Please use this identifier to cite or link to this item: http://hdl.handle.net/10553/73651
Title: Effects of dietary copper in gilthead seabream fingerlings (Sparus aurata)
Authors: Sarmiento Mendoza, Paula
Director: Izquierdo, Marisol 
Domínguez Montesdeoca, David 
Castro, Pedro L. 
UNESCO Clasification: 251092 Acuicultura marina
Keywords: Aquaculture
Gilthead seabream
Cu
Micronutrient
Diet
Requirement
Issue Date: 2018
Project: Consumer driven Production: Integrating Innovative Approaches for Competitive and Sustainable Performance across the Mediterranean Aquaculture Value Chain 
Abstract: Gilthead seabream (Sparus aurata) is the third most produced fish in aquaculture of EU. In commercial feeds for this species, marine ingredients (fish meal (FM) and fish oil (FO)) are being increasingly substituted with ingredients of terrestrial origin with different mineral profiles. Copper (Cu) is an essential trace element necessary for the correct functioning of numerous Cu-dependent enzymes. Fish can uptake Cu from the water or diet, and it is particularly accumulated in eyes, liver, heart and brain. Besides, high concentrations of Cu may exert toxic effects. In general, ingredients of terrestrial origin have higher Cu levels than marine ingredients. With the changing ingredient profile of commercial aquafeeds, it is necessary to define the optimal dietary supply of Cu to ensure better performance, and to avoid excess supplementation. Thus, the aim of this study was to evaluate optimal dietary inclusion level of Cu in low FM-FO diets for gilthead seabream fingerlings. A basal diet closely mirroring practical seabream feeds was formulated with low inclusion of FM (10%) and FO (6%). Five vegetable-based diets contained a mineral premix of CuSO4 in five different concentrations at 6, 7, 9, 13 and 35 mg Cu/kg diet were fed to seabream fingerlings (12.6 ± 1.4 g, mean ± SD). Fish were distributed in 15 tanks with 30 fish per tank and randomly assigned one of the dietary treatments, in triplicates. The fish were fed three times a day until apparent visual satiation for 42 days. The lowest dietary Cu levels tested (6 mg Cu/kg) did not caused low growth or other signs of Cu deficiency. Therefore, the lowest dietary Cu levels tested in this study were not enough to observe clear Cu deficiency symptoms and this level would be enough to meet the needs for correct growth of seabream fingerlings. Nevertheless, dietary increase from 6 to 9 mg Cu/kg, lead to a generalized increase in n-3 HUFA and slight improvements in productive parameters such as weight gain, feed efficiency, specific growth rate and thermal growth coefficient, as well as an up-regulation of cat gene expression. These results suggest that a maximum inclusion of 9 mg Cu/kg would be recommended to maximize n-3 HUFA deposition in seabream. Moreover, increase in dietary Cu levels over 9 mg/kg Cu led to reduction in HUFA levels, down-regulation of cat expression and, most importantly, an increase in liver damage. The hepatocyte damage could be seen in the histological results through an increase of steatosis, peripheral nucleus, break of the cellular margin and the dilatation of sinusoids. All these effects denote clear symptoms of a Cu excess in seabream fingerlings when dietary Cu is raised over 9 mg/kg Cu.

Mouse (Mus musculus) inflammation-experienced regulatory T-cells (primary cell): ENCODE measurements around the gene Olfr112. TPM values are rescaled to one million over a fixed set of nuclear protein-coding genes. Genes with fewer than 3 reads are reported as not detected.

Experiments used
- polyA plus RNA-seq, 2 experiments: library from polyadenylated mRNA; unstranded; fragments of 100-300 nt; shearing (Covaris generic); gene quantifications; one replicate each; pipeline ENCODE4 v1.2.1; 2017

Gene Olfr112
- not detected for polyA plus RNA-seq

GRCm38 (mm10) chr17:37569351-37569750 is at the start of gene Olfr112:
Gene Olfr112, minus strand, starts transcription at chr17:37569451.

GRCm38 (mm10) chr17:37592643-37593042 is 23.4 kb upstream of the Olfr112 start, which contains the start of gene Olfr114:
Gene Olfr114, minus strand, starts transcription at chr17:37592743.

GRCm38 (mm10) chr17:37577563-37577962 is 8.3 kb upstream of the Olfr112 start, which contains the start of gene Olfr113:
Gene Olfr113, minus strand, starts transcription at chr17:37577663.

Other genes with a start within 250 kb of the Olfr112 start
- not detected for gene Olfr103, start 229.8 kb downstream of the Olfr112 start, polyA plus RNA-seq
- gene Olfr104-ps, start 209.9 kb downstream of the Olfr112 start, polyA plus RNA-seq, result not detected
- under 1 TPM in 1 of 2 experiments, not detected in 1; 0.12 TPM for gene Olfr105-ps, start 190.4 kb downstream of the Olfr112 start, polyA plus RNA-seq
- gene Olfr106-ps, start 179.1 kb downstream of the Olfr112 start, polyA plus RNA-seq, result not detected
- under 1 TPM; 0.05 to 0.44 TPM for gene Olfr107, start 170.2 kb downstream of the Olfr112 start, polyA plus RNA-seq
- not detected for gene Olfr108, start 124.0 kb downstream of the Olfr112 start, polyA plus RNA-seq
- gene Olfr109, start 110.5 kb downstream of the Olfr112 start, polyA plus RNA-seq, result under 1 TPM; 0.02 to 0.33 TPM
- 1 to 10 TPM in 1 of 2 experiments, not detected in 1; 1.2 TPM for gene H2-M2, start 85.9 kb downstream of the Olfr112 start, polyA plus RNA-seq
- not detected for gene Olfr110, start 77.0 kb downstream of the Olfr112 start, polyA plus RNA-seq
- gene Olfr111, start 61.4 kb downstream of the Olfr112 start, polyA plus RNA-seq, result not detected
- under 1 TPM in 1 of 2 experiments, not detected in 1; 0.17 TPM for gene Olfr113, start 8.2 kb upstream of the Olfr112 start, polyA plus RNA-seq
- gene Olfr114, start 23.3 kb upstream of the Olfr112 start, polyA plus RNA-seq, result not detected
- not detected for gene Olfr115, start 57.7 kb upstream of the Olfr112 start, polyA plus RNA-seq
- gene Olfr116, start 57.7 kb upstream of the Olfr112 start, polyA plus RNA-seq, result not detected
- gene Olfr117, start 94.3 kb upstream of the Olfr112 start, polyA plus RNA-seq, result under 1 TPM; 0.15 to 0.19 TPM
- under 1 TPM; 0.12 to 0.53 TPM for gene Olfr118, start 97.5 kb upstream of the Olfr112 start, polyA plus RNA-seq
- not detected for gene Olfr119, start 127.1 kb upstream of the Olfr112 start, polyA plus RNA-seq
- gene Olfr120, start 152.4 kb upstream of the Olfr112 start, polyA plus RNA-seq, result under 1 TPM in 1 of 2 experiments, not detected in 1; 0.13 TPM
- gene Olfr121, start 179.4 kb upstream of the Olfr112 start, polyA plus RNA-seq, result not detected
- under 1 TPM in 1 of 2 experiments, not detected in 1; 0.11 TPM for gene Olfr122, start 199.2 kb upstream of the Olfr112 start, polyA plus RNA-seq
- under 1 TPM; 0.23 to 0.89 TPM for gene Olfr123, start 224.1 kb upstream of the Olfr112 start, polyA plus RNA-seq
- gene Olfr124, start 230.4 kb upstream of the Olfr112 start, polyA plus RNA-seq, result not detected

Faculty: Facultad de Ciencias del Mar
URI: http://hdl.handle.net/10553/73651
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